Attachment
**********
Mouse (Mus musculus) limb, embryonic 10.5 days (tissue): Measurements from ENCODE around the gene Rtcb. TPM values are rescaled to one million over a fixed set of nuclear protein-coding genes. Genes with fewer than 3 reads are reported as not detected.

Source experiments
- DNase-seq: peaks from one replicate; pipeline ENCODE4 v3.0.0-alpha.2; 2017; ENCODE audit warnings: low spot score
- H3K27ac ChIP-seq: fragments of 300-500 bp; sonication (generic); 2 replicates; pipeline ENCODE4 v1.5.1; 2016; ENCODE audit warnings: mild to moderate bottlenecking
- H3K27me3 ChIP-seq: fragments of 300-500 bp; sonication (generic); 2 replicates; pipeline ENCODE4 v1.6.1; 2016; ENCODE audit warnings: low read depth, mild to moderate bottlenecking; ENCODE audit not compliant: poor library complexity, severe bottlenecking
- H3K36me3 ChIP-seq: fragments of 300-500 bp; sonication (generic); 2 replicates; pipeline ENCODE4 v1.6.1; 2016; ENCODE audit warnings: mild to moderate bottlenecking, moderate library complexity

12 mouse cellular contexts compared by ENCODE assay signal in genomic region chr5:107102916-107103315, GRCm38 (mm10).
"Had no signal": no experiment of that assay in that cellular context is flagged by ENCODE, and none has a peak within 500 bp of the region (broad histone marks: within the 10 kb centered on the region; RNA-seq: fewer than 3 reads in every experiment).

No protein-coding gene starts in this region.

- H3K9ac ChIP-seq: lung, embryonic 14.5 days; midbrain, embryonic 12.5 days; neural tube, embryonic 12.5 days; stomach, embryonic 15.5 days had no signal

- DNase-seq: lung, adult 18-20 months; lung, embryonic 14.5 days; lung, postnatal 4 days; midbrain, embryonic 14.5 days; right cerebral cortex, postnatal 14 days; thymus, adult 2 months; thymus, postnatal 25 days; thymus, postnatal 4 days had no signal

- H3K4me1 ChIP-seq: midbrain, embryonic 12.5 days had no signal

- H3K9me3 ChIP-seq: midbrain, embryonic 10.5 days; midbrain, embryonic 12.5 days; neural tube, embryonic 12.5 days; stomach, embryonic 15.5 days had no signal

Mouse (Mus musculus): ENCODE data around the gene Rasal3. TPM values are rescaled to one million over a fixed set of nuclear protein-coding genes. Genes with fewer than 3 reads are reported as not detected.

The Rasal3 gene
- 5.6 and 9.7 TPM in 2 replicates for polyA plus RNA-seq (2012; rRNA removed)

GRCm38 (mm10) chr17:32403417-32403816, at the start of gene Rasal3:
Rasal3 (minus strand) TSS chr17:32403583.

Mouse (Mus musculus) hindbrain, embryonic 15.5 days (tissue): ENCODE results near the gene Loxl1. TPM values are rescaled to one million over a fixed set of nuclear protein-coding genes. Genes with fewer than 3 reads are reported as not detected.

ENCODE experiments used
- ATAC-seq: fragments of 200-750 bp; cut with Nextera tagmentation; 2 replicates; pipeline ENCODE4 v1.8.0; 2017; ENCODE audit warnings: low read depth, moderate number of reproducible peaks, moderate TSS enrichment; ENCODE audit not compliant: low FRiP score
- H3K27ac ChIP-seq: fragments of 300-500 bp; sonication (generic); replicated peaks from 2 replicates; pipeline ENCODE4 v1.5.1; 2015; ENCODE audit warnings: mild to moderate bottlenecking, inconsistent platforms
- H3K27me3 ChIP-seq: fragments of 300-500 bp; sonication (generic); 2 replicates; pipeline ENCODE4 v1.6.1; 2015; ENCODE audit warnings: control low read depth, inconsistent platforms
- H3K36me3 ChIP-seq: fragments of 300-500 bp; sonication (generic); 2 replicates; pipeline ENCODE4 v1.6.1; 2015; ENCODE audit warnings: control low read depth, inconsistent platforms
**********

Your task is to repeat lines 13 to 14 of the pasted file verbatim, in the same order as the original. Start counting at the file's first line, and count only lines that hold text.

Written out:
- H3K9me3 ChIP-seq: midbrain, embryonic 10.5 days; midbrain, embryonic 12.5 days; neural tube, embryonic 12.5 days; stomach, embryonic 15.5 days had no signal

Mouse (Mus musculus): ENCODE data around the gene Rasal3. TPM values are rescaled to one million over a fixed set of nuclear protein-coding genes. Genes with fewer than 3 reads are reported as not detected.